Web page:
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6 Mar. 2022

MEDIA RELEASE: Alcohol and other drug programs across NT face closure from looming $3m cut in Federal funding

March 2022: A significant number of the Territory’s already under-resourced alcohol and other drug (AOD) services face closure or radical cuts to their services in the wake of the Federal Government’s failure to guarantee $3m in funding.

The $3 million in funding is part of the $60m annual funding for the National Ice Action Strategy (NIAS). The program and its funding is due to cease on 30 June 2022. 

“The potential of a cut to funding for an already cash-strapped sector that is dealing with extremely high rates of alcohol and drug issues in a population with large numbers of vulnerable individuals is devastating,” the executive officer of the Association of Alcohol and other Drug Agencies NT, Peter Burnheim, said
“The Territory can’t afford any backward steps in our attempt to address what have become endemic, and often inter-generational, struggles with substance use.
“The Northern Territory’s alcohol and other drug treatment sector works tirelessly in the context of an overwhelming need for services, with unmatched client complexity, and with a scarcity of sufficient resourcing to do our work. To have our funding threatened, in the midst of a pandemic that has already placed considerable further strain on services, is a real slap in the face.”

The 2019 National Drug Strategy Household Survey found that the NT experiences rates of alcohol, tobacco and illicit drug use considerably higher than the national average. 19.6% of NT residents reported using an illicit drug in the twelve months prior to the study (national average 16.4%), while tobacco use was found to be at 14.7% (national average 11.0%).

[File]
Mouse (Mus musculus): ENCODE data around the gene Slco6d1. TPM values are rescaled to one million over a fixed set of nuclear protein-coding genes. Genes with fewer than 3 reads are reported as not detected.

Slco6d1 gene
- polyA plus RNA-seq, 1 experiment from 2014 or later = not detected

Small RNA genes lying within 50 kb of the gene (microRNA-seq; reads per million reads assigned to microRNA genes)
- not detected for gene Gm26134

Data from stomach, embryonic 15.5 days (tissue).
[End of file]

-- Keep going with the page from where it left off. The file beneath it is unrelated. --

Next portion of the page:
The cost impact of alcohol alone in the NT was estimated in 2015/16 as $1,386.8 million equating to $7577.94 per adult. This is far higher than any other jurisdiction in Australia.
Mr Burnheim said the reduction of funding provided to the alcohol and other drug treatment sector through the NIAS would have severely detrimental impacts on the delivery of treatment services for Territorians.
The funding provides the only dedicated methamphetamine treatment programs in the Territory as well as a significant investment into the NT’s Social and Emotional Wellbeing Program that delivers culturally-tailored health services to the Northern Territory’s large Aboriginal and Torres Strait Islander population across largely remote geographical locations. Delaying the confirmation of this funding would have serious flow on effects to the continuity of service delivery and would also risk the loss of skilled staff from a sector which already suffers from significant difficulties in recruitment and retention.
AADANT is calling on the Federal Health Minister, Greg Hunt, to immediately confirm continuation of this vital funding and to significantly increase funding to the drug and alcohol sector to meet the ongoing and increasing demand for these important services.
Note to media: There are services that will be impacted by this funding cut that are willing to speak to the media – Please contact Peter Burnheim for connection.
Peter Burnheim is available for interview
Media Contact:  
Peter Burnheim
0429 901 370